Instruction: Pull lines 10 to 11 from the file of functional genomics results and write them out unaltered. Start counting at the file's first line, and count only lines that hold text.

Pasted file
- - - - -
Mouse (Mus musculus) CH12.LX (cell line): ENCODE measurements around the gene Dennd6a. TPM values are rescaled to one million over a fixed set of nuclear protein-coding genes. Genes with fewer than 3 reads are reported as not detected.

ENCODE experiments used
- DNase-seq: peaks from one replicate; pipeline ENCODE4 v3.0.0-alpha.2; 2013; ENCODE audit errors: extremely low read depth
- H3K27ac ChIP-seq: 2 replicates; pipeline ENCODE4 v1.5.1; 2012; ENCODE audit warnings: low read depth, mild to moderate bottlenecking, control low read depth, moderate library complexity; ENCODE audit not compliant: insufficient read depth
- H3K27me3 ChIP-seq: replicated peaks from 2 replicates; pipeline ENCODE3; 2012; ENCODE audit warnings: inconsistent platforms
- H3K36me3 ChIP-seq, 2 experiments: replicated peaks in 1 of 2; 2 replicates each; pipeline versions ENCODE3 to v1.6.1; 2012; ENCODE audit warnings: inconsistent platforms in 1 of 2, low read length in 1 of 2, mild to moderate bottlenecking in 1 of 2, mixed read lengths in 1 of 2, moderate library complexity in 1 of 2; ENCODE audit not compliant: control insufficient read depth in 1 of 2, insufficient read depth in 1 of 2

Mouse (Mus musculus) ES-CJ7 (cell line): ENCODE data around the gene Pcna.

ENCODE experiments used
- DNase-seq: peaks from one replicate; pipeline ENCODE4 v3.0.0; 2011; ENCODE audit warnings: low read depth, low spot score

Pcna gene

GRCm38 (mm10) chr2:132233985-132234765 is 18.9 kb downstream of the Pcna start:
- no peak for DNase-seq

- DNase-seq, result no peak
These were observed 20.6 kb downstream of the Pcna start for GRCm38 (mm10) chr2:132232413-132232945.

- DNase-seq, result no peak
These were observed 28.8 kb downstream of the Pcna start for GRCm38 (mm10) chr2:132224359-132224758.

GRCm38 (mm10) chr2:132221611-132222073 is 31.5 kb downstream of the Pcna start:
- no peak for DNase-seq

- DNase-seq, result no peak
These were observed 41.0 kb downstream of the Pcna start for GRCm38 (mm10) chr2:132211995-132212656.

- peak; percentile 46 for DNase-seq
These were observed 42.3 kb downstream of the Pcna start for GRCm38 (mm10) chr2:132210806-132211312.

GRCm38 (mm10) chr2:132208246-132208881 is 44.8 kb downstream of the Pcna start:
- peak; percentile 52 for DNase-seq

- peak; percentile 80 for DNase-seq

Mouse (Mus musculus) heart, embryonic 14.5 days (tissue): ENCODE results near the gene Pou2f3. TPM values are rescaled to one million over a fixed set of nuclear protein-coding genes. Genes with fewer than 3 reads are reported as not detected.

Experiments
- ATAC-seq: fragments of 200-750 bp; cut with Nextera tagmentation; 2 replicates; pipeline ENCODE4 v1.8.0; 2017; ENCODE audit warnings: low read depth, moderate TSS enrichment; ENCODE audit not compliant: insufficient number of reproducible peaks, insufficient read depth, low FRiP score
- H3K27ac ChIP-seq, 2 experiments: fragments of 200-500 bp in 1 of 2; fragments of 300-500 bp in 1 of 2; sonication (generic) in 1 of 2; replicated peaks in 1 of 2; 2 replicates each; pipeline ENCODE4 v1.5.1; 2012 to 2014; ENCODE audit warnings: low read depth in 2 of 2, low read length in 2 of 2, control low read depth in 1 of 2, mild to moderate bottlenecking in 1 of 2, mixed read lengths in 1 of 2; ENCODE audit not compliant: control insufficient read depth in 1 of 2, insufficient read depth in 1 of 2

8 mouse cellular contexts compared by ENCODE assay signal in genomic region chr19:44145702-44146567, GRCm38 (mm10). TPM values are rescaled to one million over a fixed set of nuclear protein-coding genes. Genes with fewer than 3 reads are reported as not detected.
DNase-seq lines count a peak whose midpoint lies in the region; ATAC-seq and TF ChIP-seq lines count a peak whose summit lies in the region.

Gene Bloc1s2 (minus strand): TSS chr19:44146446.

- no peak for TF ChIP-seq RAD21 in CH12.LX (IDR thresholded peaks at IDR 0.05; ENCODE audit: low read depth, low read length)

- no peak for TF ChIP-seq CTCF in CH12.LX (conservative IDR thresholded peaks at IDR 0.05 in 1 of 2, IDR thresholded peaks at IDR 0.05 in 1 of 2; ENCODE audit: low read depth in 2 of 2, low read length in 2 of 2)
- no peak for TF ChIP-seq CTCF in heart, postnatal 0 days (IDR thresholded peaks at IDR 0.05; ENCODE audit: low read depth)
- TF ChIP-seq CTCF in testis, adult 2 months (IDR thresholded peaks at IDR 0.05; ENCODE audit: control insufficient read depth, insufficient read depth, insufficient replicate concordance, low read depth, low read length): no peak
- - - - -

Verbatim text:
Pcna gene

GRCm38 (mm10) chr2:132233985-132234765 is 18.9 kb downstream of the Pcna start: